(originally published in Entrepreneur)
“Sorry. I won’t even consider that brand.”
As I finally figured out what the robin’s egg blue tinge on my fingers came from, I recalled my buying journey earlier that day.
And it was an ambitious journey. Buying jeans isn’t easy for anyone, but it’s especially difficult when you’re shopping for cool-guy jeans with a dad-jeans body.
The brands and style choices are staggering. There’s selvage, raw, distressed, boot-cut, straight leg and skinny varieties. The brands have interesting, americana names like The Flat Head, Sugar Cane Co., and Imogene and Willie. But after a 20-minute Internet search I was bombarded with retargeting ads asking me to buy their jeans before I even knew what my choices were. I immediately discounted those brands in my brain then realized how gargantuan my mission was. I needed some kind of shortcut.
I got it. Soon I was teetering under 210 pounds of slippery, oddly metallic-smelling denim in a trendy men’s store in Austin’s South Congress district. To the astonishment of the sales person, I said I wouldn’t even try on one of their fashion brands – I’ve seen it too many times at discounters – it’s dead to me. Anyway, after a couple hours of hopping, cussing, and crashing into fitting rooms made for skinny-jeans people, I found that perfect pair.
As an entrepreneur with an emerging brand, trying to get your name and content trusted can seem like an art form. In your gut you know it’s not just money – after all, the “Will It Blend – iPhone 6 Plus” video has amassed almost 3 million views. But it’s not voodoo – it just takes knowledge, discipline, and a lot of hard work.
Here are some crucial elements (and that shortcut) that can make placing your company’s product in the hands of consumers a lot easier:
1. Distribute with discipline.
“Content is king, but distribution is queen; and she wears the pants.” There are a lot of ways to poison your brand. But incorrect or inconsistent distribution is near the top of the most wanted list. It’s why I wouldn’t even try on one of the brands during my jeans journey.
Joshua Bingaman, founder of HELM Boots, is fiercely disciplined in his company’s branding strategy. He researched all the possible personas of consumers who buy fashionable boots and came up with the one that’s most aligned with his brand’s values.
He determined that his buyers would trust his artisanal boots only if they were excluded from sales sites.
“We’ve worked hard to develop HELM Boots into a brand that is recognized in Esquire or GQ instead of sale sites like Gilt or Fab.” – Joshua Bingaman, founder of Helm Boots
This is Joshua telling the queen which pants to wear.
Look – you work hard on conceiving and creating your brand’s image, products, and marketing content. You’re rightfully proud of them. But your distribution must fit your buyer perfectly or your jeans may be the only ones left on the rack.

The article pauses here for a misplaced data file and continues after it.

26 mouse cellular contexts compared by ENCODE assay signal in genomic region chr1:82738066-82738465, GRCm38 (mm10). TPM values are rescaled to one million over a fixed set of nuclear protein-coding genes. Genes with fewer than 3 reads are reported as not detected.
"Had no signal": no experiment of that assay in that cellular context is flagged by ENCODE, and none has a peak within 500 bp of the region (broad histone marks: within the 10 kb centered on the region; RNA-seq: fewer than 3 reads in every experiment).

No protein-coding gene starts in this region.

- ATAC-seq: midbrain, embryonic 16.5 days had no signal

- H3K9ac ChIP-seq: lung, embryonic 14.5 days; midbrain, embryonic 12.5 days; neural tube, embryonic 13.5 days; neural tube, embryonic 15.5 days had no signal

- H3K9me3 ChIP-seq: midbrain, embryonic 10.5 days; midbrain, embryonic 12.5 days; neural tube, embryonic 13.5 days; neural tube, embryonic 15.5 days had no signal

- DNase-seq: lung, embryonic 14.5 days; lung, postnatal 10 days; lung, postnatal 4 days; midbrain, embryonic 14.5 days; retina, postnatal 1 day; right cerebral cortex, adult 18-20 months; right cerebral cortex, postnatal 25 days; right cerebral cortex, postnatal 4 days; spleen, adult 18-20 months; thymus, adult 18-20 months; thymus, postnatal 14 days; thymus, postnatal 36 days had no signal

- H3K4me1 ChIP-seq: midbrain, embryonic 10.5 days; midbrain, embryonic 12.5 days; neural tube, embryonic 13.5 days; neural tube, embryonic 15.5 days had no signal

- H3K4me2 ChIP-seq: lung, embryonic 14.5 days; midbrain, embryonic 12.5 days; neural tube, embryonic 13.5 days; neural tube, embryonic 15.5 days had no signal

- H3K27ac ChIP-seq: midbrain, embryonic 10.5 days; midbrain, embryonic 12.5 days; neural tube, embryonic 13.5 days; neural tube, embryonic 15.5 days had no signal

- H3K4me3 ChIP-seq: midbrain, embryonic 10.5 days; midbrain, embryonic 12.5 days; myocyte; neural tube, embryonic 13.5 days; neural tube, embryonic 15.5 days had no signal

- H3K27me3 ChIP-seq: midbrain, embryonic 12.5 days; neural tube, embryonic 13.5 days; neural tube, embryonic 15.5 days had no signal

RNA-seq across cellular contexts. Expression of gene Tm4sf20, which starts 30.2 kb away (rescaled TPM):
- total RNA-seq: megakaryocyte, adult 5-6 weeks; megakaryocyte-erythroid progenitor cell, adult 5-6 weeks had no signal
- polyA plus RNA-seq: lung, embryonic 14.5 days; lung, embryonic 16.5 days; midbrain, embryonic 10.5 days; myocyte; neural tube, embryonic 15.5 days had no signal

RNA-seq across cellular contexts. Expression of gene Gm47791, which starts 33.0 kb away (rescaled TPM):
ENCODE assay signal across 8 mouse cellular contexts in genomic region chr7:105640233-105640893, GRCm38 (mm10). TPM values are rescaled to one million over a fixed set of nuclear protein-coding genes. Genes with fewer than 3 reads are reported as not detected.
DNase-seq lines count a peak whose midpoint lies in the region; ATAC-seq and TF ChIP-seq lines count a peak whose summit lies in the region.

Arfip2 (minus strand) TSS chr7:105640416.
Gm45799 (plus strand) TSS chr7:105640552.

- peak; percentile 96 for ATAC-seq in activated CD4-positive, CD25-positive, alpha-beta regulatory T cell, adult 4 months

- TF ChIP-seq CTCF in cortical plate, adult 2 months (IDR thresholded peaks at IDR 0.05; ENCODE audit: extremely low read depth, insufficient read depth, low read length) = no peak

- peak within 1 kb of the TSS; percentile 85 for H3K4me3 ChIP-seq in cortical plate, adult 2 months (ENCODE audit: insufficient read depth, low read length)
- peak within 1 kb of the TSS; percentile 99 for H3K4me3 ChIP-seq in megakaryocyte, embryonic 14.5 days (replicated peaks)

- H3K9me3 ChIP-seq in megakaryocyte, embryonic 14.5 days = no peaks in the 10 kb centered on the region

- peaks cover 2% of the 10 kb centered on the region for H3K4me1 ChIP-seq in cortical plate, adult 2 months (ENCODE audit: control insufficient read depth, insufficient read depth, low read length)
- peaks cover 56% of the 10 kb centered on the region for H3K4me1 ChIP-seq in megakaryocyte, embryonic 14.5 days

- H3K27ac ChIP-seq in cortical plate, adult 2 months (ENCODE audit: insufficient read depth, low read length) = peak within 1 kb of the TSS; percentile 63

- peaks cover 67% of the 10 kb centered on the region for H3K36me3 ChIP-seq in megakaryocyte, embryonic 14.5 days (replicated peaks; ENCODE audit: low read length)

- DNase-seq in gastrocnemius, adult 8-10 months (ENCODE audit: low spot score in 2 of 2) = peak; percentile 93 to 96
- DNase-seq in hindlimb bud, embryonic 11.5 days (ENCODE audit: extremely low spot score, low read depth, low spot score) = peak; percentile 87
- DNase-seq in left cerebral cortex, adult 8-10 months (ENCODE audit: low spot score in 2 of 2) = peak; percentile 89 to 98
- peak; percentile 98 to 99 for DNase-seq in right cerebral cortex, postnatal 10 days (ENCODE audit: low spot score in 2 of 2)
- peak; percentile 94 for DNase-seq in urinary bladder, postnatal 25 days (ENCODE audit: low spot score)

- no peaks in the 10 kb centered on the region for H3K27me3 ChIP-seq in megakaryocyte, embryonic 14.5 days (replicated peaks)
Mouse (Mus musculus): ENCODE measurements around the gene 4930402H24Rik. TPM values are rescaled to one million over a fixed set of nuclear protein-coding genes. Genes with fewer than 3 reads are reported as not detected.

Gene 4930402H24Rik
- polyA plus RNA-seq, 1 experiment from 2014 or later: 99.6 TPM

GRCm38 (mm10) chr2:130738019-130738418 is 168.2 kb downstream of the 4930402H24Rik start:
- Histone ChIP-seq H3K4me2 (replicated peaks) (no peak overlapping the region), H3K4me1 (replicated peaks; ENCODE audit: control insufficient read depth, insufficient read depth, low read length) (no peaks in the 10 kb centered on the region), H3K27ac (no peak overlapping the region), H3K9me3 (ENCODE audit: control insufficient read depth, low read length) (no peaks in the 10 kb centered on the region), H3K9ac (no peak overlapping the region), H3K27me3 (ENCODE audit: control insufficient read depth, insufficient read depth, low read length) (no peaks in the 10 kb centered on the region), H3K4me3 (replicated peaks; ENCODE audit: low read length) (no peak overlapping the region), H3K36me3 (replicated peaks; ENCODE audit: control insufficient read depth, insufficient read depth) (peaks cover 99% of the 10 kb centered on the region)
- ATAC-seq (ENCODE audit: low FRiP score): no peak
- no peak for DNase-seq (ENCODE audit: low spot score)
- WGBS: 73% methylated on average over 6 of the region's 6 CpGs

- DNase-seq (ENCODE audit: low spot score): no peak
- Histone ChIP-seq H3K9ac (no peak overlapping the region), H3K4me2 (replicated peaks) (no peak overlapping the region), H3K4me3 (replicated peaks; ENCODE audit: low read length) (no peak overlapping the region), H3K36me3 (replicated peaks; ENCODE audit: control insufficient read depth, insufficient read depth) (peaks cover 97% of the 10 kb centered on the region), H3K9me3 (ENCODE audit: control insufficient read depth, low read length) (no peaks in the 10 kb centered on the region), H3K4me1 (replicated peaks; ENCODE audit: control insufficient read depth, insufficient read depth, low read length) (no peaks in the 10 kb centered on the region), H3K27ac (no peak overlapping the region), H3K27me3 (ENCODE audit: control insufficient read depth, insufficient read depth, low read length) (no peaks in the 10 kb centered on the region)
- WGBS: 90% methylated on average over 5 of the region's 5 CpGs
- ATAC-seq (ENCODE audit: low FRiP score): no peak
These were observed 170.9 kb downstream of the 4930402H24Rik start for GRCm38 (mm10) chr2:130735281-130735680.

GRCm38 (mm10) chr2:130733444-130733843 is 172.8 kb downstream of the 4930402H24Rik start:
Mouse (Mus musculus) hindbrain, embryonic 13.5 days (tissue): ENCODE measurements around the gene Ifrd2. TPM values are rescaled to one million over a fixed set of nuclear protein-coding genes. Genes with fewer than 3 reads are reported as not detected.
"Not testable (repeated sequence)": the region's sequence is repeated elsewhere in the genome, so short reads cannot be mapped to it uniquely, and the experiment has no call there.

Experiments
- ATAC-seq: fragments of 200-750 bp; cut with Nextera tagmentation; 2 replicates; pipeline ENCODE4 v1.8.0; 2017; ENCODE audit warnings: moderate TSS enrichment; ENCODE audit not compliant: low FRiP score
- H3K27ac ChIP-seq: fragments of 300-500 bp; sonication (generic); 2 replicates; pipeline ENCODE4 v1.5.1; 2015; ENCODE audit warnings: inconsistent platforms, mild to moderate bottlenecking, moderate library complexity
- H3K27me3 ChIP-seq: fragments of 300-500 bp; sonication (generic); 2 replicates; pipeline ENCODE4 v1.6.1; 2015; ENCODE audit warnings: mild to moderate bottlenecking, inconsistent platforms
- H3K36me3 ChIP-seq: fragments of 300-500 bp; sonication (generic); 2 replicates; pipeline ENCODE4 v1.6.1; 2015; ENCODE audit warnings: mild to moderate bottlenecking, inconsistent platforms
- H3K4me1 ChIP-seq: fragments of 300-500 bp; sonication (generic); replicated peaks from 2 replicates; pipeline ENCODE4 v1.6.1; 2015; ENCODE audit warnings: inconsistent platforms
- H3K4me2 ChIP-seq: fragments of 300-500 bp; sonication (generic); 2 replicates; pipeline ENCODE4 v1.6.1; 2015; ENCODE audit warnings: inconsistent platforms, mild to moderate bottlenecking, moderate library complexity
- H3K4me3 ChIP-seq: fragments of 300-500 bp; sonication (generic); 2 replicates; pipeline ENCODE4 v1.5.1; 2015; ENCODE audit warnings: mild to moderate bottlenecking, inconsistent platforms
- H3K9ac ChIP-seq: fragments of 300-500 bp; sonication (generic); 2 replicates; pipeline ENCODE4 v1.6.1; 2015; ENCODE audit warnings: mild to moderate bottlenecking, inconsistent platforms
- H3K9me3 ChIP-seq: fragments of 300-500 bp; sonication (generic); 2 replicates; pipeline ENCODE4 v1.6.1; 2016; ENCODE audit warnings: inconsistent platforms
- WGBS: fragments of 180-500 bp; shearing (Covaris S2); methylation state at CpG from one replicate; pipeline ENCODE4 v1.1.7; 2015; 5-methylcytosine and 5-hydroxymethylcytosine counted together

How about that shortcut I took to find my perfect pair of jeans?
2. Determine who influences your buyer persona.
Word-of-mouth is an old and established marketing channel. Nielsen Research found that 84% of consumers trust buying advice from friends. So HELM puts its global tribe of brand advocates to work to spread its message; these people know their reputation will be elevated each time they recommend HELM. And it was a similar web of advocates that proved critical to my buying journey.
After I gave up searching for the perfect jeans, I tossed out a Facebook post to my friends.
I received some good advice from a fashionable Dane whose opinions I trust. He gave me the name of the men’s shop on South Congress and a few brands to try.
Cultivate your brand advocates, those people who have bought your product and look for opportunities to recommend it. It’s hard, but rewarding work. Your other influencer channel, bloggers, can have a bigger impact that pays off enormously. Of course, I could talk to you for hours about it.
Number one on the most wanted list of most toxic brand poisons is next.
3. Mind where your consumers are in their buying journey.
Mastering timing is critical for ensuring that you’re providing the right content for a particular phase of a buyer’s journey.
Roughly speaking, buyers go through three phases: awareness (do they know your brand exists?), consideration (how does your brand compare to competitors?), and conversion from prospect to customer (Are they ready for a call to action?).
In my cool-guy jeans experience, I went through the journey in a matter of hours. I wasn’t buying a car or a house or looking to move data centers. Usually consumers need time to make up their minds before a company or its influencers bombard them with “buy now” messaging. Retargeted ads are the most ham-fisted example of a premature call to action. If this happens too soon, it’s bad fugu – poisonous to the brand.
Today, getting your product in front of the right buyers isn’t about broadcasting your message to anyone who will listen. It’s about identifying your ideal buyers, finding the influencers who resonate most with them and serving up the appropriate content at the right time, in the right place.
That way, in the chaos of the holiday-shopping season, your customers hopefully won’t be distracted by an overabundance of choices. If they hear about your company’s brand from someone they trust, making a choice will be as easy and comfortable as donning a good pair of jeans.